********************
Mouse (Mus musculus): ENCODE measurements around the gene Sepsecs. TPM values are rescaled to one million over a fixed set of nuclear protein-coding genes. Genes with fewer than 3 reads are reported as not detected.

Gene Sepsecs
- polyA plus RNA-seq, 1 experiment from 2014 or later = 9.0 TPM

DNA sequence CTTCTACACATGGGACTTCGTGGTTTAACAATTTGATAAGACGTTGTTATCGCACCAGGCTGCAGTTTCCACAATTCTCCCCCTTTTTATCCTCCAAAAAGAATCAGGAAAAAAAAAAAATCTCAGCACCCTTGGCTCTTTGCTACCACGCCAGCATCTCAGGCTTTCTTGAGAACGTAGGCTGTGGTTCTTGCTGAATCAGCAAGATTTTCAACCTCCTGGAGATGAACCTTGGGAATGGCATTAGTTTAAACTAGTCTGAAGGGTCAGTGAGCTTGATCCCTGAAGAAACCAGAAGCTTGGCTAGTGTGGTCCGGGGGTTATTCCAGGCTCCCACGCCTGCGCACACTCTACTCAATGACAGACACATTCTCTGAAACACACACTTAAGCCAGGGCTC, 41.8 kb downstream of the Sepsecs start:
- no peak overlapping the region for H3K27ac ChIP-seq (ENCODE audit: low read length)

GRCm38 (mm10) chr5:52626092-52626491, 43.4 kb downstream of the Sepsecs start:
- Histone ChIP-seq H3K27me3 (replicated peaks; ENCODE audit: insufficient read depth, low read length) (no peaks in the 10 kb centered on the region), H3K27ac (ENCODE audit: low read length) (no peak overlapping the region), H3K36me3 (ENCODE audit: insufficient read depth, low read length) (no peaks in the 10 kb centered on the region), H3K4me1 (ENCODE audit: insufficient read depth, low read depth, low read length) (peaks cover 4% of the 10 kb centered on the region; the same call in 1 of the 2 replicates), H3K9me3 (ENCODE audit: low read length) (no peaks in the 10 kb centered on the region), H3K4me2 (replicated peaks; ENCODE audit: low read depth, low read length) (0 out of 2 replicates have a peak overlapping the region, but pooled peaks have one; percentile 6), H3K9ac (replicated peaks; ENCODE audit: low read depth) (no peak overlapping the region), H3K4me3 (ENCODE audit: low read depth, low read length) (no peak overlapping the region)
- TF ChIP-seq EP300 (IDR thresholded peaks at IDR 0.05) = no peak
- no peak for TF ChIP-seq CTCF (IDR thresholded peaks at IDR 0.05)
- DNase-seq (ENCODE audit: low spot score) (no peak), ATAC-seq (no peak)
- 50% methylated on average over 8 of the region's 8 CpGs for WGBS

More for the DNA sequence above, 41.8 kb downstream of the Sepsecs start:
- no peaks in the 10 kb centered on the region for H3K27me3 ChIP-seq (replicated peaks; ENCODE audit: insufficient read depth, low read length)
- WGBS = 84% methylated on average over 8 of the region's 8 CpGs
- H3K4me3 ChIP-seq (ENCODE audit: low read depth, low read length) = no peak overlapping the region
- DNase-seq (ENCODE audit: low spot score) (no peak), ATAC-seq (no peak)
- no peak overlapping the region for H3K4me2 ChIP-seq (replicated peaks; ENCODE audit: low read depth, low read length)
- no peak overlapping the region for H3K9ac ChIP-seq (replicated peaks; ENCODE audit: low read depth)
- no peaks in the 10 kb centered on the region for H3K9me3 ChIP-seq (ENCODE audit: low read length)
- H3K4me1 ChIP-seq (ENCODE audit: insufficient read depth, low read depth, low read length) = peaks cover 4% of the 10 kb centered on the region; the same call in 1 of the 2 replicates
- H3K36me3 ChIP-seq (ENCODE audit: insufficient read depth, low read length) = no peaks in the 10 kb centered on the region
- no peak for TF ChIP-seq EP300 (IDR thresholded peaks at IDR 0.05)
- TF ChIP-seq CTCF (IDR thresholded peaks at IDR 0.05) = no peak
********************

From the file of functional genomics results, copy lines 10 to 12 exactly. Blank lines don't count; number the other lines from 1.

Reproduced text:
- DNase-seq (ENCODE audit: low spot score) (no peak), ATAC-seq (no peak)
- 50% methylated on average over 8 of the region's 8 CpGs for WGBS

More for the DNA sequence above, 41.8 kb downstream of the Sepsecs start: